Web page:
Table 1: Summary of main studies (published in English) evaluating hyperbaric oxygen as a therapy for nonarteritic central retinal artery occlusion (minimum of 5 cases)

Click here to view

A meta-analysis by Wu et al. in 2018[28] included seven randomized controlled trials of 251 patients treated with some form of “oxygen therapy” for retinal artery occlusions (CRAO or branch retinal artery occlusion [BRAO]). Six studies involved HBO and one involved inhaled carbogen (95% O2 and 5% CO2) therapy (discussed later in this review). Most HBO studies showed a “low risk of bias,” indicating a high likelihood of statistically valid results. However, five of the six HBO studies included additional treatments (anterior chamber paracentesis, ocular massage, acetazolamide, and/or hemodilution), making it impossible to determine whether HBO in itself has an independently favorable effect on visual outcome. All studies used visual acuity as the primary endpoint. Patients were treated as soon as 30 min, but as late as 5 days, after the onset of symptoms (two studies treated all patients within 12 h, two additional studies treated all patients within 48 h, and the final two studies treated patients as late as 5 days after symptom onset[28]). Oxygen therapy exhibited a significant visual acuity improvement in retinal artery occlusion patients compared with the nonoxygen therapy group (odds ratio, 5.61; 95% CI, 3.60–8.73). This meta-analysis indicates that in a very limited number of studies, oxygen therapy (most often HBO) showed some visual benefit when combined with other therapies.

Risks of HBO treatment primarily involve barotrauma, which refers to stretching and tearing of the tympanic membrane that results from an inability to equalize the pressure gradient between the middle ear and the external environment. In addition, HBO requires specialized equipment and often requires multiple sessions over several days. Given the very limited number of studies indicating the benefit of HBO as a singular therapy for CRAO patients, it cannot be deemed evidence based.

Mechanism 2: Vasodilation


Pentoxifylline is a competitive, nonselective phosphodiesterase inhibitor that is thought to decrease red blood cell rigidity, reduce blood viscosity, and reduce the potential for thrombus formation.[40] It has been used in peripheral vascular disease, cerebrovascular disease, and several other conditions involving abnormal regional microcirculation.[41] Its use as a potential therapy for retinal vascular disorders dates back several decades.[42] One randomized controlled trial of ten patients evaluated treatment with oral pentoxifylline (1800 mg daily) in patients with acute CRAO.[43] The authors reported a greater increase in retinal blood flow using duplex scanning and a greater degree of subjective visual improvement in treated patients but did not report visual acuity outcomes. Thus, it cannot be concluded that treatment with pentoxifylline conferred visual improvement in treated patients. The medication is generally safe and well tolerated[44] and is therefore relatively low risk. However, given the paucity of evidence to support its ability to affect visual outcomes, routine use of the medication for CRAO patients is unsubstantiated.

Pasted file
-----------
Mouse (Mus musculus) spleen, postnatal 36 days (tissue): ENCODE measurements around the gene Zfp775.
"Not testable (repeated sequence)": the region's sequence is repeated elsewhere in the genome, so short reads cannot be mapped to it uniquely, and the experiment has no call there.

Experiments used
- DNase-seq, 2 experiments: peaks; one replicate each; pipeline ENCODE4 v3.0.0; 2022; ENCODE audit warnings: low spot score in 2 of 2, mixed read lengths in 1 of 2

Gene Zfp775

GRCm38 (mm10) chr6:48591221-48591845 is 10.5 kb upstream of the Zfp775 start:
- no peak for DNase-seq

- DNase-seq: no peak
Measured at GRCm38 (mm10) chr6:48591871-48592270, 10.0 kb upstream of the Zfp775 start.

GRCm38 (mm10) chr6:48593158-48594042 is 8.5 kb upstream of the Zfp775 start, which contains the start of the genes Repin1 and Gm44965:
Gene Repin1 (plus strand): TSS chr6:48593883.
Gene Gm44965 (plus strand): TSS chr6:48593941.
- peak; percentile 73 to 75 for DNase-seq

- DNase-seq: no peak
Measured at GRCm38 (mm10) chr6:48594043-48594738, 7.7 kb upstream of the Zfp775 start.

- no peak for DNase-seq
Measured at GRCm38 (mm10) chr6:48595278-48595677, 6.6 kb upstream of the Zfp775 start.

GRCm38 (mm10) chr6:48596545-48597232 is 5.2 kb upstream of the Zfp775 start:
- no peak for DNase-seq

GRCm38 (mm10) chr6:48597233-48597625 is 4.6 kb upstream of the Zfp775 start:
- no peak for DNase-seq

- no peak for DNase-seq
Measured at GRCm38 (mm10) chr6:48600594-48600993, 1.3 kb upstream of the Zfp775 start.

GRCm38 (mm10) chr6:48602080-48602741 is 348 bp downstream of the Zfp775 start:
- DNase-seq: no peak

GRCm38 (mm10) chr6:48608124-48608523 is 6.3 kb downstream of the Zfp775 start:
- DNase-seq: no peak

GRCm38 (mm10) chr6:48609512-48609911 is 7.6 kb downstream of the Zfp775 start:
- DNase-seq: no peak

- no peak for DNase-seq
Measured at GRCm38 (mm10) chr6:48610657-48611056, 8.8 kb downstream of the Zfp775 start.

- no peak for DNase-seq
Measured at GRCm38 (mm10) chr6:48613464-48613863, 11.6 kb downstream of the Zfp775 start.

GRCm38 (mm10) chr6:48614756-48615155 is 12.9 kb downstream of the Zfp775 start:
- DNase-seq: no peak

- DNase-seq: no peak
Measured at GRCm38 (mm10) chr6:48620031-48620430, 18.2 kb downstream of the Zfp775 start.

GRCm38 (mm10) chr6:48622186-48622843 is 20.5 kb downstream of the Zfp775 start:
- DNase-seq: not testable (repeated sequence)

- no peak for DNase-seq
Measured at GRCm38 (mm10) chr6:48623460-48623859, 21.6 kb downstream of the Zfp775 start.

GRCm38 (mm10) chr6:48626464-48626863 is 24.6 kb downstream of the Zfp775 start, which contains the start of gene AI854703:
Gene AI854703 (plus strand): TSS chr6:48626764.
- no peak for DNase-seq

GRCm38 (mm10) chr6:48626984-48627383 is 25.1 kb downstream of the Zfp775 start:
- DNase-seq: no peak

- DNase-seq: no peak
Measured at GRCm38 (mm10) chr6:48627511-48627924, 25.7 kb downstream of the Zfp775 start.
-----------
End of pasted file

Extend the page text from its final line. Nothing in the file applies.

Carbogen therapy (approximately a 95% oxygen/5% carbogen dioxide mixture) has been proposed as a method to improve retinal oxygenation (with inhaled oxygen) while preventing oxygen-induced vasoconstriction and maintaining the dilatation of retinal arterioles (with inhaled carbogen dioxide).[45],[46],[47] Carbogen is delivered by mask, typically for 10 min every hour[26] during all waking hours and every 4 h during the night for 48–72 h.[19] Treatment is generally well tolerated, with only a few patients experiencing discomfort due to increased resistance to breathing. However, given the frequent dosing, patients often require hospital admission, which significantly increases the cost of treatment.

In an uncontrolled study in 1980, Augsburger and Magargal reported visual recovery to better than 6/30 in 12 of 34 consecutive patients treated with carbogen, but all patients were also treated with anterior chamber paracentesis, lowering of the intraocular pressure, and ocular massage.[19] In 1995, Atebara et al. compared 89 consecutive patients with acute CRAO who were treated with both anterior chamber paracentesis and carbogen (49 patients) or with neither treatment (40 patients)[26] and found no treatment benefit. Results from prior studies have been inconsistent, and there is little evidence to support the use of carbogen therapy at this time.

Sublingual isosorbide dinitrate

Isosorbide dinitrate is a nitrate with long-acting vasodilator properties, most often used in the treatment of angina via sublingual administration.[48] Through the generation of nitric oxide, nitrates have been implicated as contributors to the basal vascular tone of the retina,[49] choroid,[50] and optic nerve.[51] Side effects of the treatment include headache, dizziness, lightheadedness, and nausea. Isosorbide dinitrate (at a dose of 10 mg) has only been evaluated as part of combination treatment approaches[24] for CRAO. To our knowledge, isosorbide dinitrate has never been studied as a singular treatment, and there is little evidence beyond basic scientific rationale to support its use as a treatment for CRAO.

Enhanced external counterpulsation

Enhanced external counterpulsation is a noninvasive procedure intended to increase the perfusion of internal organs.[52] It has been used as a method to reduce myocardial ischemia in patients with coronary artery disease.[53] The treatment involves applying pressure to the peripheral vascular bed using pneumatic cuffs, which are inflated at the onset of diastole. The result is augmented arterial pressure and increased coronary, cerebral, and ocular perfusion.[52]